Lives of the fellows

Harvey Williams Cushing

b.8 April 1869 d.7 October 1939
CB(1919) BA Yale(1891) MA Harvard(1895) MD Harvard(1895) Hon LLD Cantab(1920) †Hon DSc Oxon(1938) FACS(1913) FRS(1933) Hon FRCS(1913) Hon FRCSI(1918) Hon FRCSE(1927) Hon FRCP(1939)

Harvey Cushing was born in Cleveland, Ohio, the youngest of a family of ten. On both paternal and maternal sides he came of New England stock. His father, Henry Kirke Cushing, professor of obstetrics, gynaecology and medical jurisprudence, was descended from Matthew Cushing, who emigrated from Norfolk, England, to Bay Colony, Massachusetts, in 1638, and was one of a third successive generation of doctors who had migrated from Bay Colony to Ohio. His mother was Betsy Marie Williams, daughter of a glass manufacturer in Cleveland.

He was educated at Yale and Harvard Universities, and after holding junior appointments at Harvard he went to the Johns Hopkins Hospital and Medical School, Baltimore. There his surgical promise attracted the attention of Professor W. S. Halsted, who was to teach him his technique, Welch, who was to develop his respect for medical history and his interest in medical education, and Osier, from whom he was to learn much of his clinical neurology. Four years of increasing responsibility in Halsted’s department were followed by a year, 1900-01, spent in Britain, France, Italy and Switzerland.

He made the acquaintance of Charles Sherrington, but most of the time worked under Theodore Kocher at Berne in the physiological laboratory of Kronecker, studying vascular responses to increased intracranial pressure. From then he concentrated on the problems of intracranial, spinal and nerve surgery with the puritanical zeal of a man with a mission. As early as 1904 he gave a paper entitled ‘The Special field of neurological surgery’ (Cleveland med. 1905,4,1-25); by 1908 his neurological work had so developed that he applied successfully for a full time assistant, and by 1912 he was travelling widely, developing his professional knowledge and his interest in medical history. In this last year he was called to the Mosely chair of surgery at Harvard, where he got suitable conditions and did much towards designing the Peter Bent Brigham Hospital in which he was to work for the next twenty years.

When the First World War broke out he organised with his colleagues a Harvard surgical unit and served with it for some months in France. On his return home he was active in promoting American medical preparedness for what he knew was to be her inevitable intervention, so that he and his Base Hospital No. 5 were ready for the call in May 1917. He served with the R.A.M.C, at Camiers and Boulogne and then at medical Headquarters of the American Expeditionary Force, and was awarded the C.B. and D.S.M.

In 1918 he had an attack of influenza followed by what was probably arterial vascular occlusions, which were to disable him from all but brief walking, but from 1919 he was an active surgeon for a further fourteen years. He founded the Society of Neurological Surgeons and employed and educated a series of assistants that by 1932 formed a large international body of inspired disciples, the first of whom was Percival Bailey, surgical neurologist, psychologist and neuropathologist. Devoted to the personal interest of his patients, he reduced annually his morbidity and mortality rates, and by his wisdom and fertile imagination made remarkable contributions to endocrinology.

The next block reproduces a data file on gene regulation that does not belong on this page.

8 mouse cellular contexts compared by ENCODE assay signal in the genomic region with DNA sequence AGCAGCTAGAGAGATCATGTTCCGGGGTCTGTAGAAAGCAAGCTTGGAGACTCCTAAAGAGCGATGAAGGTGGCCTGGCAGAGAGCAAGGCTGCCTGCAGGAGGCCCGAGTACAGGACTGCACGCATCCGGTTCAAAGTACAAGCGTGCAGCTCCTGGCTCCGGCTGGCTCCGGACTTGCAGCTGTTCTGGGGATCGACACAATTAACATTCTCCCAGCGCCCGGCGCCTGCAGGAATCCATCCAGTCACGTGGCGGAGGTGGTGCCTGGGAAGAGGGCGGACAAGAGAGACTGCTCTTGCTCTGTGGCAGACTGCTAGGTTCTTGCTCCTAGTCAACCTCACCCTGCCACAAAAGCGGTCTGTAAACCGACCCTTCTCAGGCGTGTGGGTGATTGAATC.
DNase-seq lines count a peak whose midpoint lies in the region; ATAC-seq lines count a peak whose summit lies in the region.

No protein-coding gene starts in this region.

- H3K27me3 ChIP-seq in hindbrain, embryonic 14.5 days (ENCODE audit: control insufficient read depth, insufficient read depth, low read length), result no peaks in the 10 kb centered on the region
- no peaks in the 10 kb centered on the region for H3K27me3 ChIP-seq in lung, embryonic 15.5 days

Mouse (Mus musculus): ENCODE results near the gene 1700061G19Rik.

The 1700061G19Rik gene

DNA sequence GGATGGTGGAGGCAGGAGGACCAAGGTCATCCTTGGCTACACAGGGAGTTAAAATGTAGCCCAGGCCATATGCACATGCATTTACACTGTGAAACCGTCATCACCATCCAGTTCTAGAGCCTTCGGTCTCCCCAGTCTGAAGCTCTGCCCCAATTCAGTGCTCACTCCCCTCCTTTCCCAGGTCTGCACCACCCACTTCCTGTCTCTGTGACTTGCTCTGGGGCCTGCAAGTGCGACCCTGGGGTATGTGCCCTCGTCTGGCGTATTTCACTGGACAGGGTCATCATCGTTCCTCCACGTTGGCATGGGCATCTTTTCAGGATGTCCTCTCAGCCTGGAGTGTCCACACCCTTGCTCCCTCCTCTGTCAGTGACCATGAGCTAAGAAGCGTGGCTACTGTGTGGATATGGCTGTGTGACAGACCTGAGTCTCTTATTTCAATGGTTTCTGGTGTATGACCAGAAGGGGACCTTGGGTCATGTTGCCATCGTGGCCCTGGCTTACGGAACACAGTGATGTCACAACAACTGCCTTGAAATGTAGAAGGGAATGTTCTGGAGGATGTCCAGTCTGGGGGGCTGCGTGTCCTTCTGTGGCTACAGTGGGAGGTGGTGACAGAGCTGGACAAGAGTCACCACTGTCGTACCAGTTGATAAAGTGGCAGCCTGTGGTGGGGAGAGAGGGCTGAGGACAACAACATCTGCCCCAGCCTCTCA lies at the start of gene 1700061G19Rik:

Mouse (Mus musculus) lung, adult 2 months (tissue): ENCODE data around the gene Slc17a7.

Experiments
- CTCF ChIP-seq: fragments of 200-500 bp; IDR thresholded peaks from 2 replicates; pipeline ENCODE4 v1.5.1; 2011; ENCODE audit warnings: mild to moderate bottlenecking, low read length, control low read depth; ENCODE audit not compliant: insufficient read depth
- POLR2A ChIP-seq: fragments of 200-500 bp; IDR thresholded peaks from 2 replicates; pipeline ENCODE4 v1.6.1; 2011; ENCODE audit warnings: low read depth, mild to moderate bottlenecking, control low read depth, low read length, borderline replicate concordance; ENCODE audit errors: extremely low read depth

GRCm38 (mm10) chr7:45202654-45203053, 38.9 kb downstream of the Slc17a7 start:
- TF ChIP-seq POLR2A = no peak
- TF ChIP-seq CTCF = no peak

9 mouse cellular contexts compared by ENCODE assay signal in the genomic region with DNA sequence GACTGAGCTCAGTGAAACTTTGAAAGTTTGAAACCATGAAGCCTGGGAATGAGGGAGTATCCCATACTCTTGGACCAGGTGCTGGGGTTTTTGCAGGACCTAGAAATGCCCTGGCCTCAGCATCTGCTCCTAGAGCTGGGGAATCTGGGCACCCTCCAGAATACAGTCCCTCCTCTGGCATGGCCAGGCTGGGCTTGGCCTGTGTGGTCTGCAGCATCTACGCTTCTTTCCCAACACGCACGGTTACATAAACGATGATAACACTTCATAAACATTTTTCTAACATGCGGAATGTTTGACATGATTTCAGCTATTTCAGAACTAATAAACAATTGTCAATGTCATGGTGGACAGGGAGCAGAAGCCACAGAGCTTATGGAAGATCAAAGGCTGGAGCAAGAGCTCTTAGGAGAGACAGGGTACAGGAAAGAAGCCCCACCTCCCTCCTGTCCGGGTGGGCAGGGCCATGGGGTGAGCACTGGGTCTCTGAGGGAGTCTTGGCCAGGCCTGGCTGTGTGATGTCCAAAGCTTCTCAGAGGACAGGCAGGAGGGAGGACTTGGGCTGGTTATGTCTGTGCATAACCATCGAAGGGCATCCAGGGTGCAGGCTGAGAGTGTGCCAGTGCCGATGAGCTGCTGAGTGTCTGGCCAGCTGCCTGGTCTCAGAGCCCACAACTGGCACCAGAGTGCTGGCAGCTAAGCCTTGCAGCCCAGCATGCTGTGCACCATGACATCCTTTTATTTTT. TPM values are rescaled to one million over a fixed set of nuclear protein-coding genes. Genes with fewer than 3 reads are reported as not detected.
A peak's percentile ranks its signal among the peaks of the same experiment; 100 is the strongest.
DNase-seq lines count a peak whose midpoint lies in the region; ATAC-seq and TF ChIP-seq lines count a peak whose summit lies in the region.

Inevitably he became a leading citizen of world medicine and a talented and prolific writer, who was in demand everywhere and yet found time to write Osier’s biography (1925, 2 vols). Small, slim and dynamic, his full day was ordered with iron self-discipline. He seldom delegated any part of his surgical procedures to an assistant, even down to dressings in the wards. The occasional invitation to an evening at his home, however, revealed quite another personality—the entertaining life of the party.

When he retired from his chair in 1932, he was appointed Sterling professor of neurology at Yale and consulting neurologist at New Haven Hospital, and in 1937 became professor emeritus and director of studies in the history of medicine at Yale. Medals and distinguished lectureships were showered on him. He was a member, honorary member or corresponding member of some sixty learned societies and president of four of them, and was awarded some thirty-five honorary degrees. In 1902 he married Kate Cowell. They had two sons, the elder of whom was killed in a motor accident, and three daughters.

Richard R Trail

† The list of honorary degrees is too lengthy to include in entirety.

[Brit.med.J., 1939, 2, 787-8 (p), 831-3; Bull. Hist. Med., 1940, 8, 332-54, 1055-66 (p), bibl.; J. Amer. med. Ass., 1939, 113, 1505-06; Lancet, 1939, 2, 856-8 (p), 912-13, 1052; Nature (Lond.), 1939, 144, 736; Sci. Monthly (Wash.), 1939, 49, 477-9 (p); Yale J. Biol. Med., 1940, 12, 317-26 (p); Yale Univ. Libr. Gaz., 1940, 14, 33-40 (p); D.A.B., 11, pt. 2, 137-40; Lives R.C.S., 192-7; H. Cushing. From a surgeon’s journal, 1915-1918. Boston, 1936; J. F. Fulton. Harvey Cushing: a biography. Springfield, Ill., 1946 (p); Harvey Cushing Society. Bibliography of the writings of Harvey Cushing. Springfield, Ill., 1939; Montreal Neurological Institute. Neurological biographies and addresses. Foundation volume. London, 1936, 169-78 (p); E. H. Thomson. Harvey Cushing: surgeon, author, artist. New York, 1950(p).]

(Volume V, page 93)

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